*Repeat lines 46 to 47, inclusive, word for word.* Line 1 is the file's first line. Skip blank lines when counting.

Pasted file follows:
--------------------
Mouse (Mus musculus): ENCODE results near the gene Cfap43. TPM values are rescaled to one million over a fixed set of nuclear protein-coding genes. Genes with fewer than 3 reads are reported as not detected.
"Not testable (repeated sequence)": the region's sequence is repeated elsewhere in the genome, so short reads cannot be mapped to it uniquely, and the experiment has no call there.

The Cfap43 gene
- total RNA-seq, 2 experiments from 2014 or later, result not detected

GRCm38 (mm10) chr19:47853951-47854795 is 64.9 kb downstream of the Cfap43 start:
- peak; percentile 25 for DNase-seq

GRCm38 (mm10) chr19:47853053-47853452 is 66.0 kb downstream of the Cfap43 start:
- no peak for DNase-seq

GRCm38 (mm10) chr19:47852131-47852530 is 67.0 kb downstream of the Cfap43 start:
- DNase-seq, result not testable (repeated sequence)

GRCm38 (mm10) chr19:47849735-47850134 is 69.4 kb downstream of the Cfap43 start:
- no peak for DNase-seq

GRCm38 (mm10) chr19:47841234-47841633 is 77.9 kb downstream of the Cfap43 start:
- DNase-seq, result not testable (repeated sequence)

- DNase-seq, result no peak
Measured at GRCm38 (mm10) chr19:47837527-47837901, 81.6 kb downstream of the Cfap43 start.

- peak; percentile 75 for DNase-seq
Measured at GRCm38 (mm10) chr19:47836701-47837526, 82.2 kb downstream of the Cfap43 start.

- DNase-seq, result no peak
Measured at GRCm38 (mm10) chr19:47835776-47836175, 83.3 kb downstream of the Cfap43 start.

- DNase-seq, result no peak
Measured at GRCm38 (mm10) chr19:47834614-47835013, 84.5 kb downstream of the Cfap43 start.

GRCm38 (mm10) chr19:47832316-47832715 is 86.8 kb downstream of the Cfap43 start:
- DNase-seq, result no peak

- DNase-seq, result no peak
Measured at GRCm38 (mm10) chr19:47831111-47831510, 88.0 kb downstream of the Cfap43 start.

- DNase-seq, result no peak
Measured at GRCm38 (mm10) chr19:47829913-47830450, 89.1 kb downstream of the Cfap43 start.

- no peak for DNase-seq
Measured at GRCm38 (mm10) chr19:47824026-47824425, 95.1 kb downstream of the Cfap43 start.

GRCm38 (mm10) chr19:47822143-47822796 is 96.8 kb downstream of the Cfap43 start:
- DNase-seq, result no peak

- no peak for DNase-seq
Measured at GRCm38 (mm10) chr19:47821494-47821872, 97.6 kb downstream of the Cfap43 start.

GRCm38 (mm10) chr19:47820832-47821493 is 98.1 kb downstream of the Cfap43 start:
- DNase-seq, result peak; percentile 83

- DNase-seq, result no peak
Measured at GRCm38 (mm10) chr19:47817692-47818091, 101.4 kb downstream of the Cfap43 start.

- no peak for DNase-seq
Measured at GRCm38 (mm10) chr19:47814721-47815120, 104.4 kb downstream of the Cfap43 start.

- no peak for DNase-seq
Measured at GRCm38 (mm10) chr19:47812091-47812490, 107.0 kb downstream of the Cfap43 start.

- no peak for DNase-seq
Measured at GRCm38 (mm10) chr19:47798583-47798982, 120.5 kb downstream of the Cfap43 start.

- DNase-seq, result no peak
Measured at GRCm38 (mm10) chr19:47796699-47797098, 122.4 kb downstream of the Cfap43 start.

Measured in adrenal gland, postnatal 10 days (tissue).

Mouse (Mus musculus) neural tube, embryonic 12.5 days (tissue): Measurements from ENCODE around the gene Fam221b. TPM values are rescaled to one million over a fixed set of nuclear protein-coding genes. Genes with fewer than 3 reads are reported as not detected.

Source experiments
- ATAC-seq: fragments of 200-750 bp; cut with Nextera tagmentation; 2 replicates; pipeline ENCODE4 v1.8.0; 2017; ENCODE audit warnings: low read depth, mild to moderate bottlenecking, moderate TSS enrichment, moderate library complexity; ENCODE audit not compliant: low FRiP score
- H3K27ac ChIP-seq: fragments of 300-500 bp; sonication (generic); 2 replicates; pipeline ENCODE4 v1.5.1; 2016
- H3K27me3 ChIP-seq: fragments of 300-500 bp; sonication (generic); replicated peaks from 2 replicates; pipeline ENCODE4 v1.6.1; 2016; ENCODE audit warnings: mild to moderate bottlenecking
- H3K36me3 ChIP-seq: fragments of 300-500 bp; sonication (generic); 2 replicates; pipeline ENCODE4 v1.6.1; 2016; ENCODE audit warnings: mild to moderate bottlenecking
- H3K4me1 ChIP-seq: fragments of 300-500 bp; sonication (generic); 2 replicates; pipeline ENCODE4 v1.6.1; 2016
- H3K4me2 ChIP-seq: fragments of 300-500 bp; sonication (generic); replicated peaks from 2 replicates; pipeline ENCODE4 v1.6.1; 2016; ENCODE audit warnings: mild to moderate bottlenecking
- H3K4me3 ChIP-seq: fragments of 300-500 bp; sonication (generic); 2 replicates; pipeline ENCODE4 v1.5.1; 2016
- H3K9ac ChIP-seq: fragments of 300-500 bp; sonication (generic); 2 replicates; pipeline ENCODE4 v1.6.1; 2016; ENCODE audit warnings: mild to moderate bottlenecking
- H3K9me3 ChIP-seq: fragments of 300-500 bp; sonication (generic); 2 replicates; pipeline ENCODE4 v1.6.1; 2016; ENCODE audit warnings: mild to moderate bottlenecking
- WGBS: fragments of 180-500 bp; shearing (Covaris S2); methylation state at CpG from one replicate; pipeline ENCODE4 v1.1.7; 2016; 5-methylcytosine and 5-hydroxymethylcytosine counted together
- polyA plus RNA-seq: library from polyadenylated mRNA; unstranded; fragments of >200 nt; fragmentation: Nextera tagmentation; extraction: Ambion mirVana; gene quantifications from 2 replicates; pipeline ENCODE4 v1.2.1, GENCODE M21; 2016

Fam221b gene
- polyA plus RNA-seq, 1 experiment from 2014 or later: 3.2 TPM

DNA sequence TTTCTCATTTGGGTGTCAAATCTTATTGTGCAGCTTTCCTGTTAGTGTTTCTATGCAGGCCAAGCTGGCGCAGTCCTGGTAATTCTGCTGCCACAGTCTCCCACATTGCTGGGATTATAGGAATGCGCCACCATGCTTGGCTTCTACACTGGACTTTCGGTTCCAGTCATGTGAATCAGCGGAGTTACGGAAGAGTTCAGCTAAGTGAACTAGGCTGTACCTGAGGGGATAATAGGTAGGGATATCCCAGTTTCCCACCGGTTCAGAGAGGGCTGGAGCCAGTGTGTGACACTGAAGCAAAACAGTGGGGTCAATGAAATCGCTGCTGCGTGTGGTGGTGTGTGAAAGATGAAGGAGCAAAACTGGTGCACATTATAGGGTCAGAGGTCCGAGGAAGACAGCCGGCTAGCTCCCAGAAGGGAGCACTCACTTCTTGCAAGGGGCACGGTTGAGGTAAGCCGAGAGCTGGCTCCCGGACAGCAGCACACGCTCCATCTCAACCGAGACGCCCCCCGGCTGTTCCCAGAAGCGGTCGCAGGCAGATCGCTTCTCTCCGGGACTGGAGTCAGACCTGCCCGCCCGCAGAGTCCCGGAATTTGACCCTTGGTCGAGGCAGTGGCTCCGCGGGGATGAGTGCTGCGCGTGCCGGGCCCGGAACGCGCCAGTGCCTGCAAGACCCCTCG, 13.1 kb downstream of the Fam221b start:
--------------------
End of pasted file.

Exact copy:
Measured at GRCm38 (mm10) chr19:47796699-47797098, 122.4 kb downstream of the Cfap43 start.

Measured in adrenal gland, postnatal 10 days (tissue).